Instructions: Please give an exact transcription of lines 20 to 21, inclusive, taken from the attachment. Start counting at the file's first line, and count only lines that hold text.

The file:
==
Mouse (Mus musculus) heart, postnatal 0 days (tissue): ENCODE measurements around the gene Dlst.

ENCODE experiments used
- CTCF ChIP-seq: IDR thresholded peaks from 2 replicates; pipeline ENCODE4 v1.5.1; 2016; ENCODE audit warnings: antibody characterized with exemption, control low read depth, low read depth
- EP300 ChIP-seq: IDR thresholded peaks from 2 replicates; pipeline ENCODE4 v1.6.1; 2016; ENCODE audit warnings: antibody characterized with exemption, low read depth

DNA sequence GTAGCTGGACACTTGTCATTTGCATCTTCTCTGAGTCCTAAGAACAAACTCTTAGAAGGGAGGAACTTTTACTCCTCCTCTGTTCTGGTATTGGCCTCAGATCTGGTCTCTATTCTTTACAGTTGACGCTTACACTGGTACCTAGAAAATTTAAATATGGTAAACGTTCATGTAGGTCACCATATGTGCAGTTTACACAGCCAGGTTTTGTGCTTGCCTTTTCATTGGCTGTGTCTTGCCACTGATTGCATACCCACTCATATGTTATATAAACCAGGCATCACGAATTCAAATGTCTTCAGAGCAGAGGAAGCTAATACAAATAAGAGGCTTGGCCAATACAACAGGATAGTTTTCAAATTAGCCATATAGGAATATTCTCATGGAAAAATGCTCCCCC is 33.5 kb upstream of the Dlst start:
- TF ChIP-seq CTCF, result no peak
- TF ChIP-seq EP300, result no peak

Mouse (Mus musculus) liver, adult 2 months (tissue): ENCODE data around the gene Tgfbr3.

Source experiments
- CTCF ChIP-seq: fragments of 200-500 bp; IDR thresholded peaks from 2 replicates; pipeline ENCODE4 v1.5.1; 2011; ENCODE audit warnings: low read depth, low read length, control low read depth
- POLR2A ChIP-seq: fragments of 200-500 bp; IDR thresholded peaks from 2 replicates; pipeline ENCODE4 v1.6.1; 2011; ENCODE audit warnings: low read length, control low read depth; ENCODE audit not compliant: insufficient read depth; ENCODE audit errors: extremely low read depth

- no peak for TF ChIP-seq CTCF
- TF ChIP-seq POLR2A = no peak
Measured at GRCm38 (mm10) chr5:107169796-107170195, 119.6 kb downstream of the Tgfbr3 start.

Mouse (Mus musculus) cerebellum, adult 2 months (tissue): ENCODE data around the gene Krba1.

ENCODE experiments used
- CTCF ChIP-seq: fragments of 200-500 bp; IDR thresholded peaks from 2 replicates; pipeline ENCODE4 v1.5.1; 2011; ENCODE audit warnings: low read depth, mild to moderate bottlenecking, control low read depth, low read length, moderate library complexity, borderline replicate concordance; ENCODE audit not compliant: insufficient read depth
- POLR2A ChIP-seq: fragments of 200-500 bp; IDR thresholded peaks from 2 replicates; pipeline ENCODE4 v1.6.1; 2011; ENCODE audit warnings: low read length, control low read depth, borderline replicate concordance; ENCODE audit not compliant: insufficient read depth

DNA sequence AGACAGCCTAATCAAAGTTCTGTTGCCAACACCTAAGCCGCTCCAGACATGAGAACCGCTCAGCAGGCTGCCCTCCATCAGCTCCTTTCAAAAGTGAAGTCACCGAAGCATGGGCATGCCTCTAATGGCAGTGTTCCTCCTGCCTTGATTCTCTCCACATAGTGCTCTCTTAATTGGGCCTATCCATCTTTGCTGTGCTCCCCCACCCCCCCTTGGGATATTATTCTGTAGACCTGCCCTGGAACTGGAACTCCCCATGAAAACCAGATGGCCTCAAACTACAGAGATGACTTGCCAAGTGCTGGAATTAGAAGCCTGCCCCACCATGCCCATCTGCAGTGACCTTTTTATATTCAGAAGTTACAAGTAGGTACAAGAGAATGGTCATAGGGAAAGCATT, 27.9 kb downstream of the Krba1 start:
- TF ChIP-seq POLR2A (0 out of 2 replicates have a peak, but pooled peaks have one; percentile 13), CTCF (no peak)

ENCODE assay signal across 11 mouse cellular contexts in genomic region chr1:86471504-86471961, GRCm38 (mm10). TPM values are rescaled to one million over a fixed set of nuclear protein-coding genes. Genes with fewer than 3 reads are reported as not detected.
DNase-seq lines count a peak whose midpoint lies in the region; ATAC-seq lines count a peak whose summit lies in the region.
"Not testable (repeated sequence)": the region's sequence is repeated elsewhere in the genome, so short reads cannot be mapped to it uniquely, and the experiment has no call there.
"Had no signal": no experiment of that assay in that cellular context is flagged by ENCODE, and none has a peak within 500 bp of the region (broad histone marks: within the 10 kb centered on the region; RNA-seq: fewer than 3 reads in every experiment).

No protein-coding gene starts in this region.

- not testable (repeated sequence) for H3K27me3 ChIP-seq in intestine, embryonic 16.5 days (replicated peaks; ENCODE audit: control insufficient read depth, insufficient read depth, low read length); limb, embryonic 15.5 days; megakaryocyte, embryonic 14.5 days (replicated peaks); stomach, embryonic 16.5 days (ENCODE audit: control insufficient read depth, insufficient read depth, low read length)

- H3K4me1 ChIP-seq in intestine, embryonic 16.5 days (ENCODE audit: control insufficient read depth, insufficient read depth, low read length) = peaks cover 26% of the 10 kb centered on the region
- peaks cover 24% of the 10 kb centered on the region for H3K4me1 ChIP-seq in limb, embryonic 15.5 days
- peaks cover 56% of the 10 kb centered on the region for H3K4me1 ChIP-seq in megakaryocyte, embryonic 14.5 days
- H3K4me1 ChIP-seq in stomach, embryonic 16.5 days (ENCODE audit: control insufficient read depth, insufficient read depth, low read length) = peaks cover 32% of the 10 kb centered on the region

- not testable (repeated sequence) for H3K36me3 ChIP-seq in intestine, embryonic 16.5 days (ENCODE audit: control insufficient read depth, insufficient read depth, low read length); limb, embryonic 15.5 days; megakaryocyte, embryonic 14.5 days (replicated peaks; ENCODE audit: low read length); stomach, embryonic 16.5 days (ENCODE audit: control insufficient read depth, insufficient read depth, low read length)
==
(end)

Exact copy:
- TF ChIP-seq POLR2A (0 out of 2 replicates have a peak, but pooled peaks have one; percentile 13), CTCF (no peak)

ENCODE assay signal across 11 mouse cellular contexts in genomic region chr1:86471504-86471961, GRCm38 (mm10). TPM values are rescaled to one million over a fixed set of nuclear protein-coding genes. Genes with fewer than 3 reads are reported as not detected.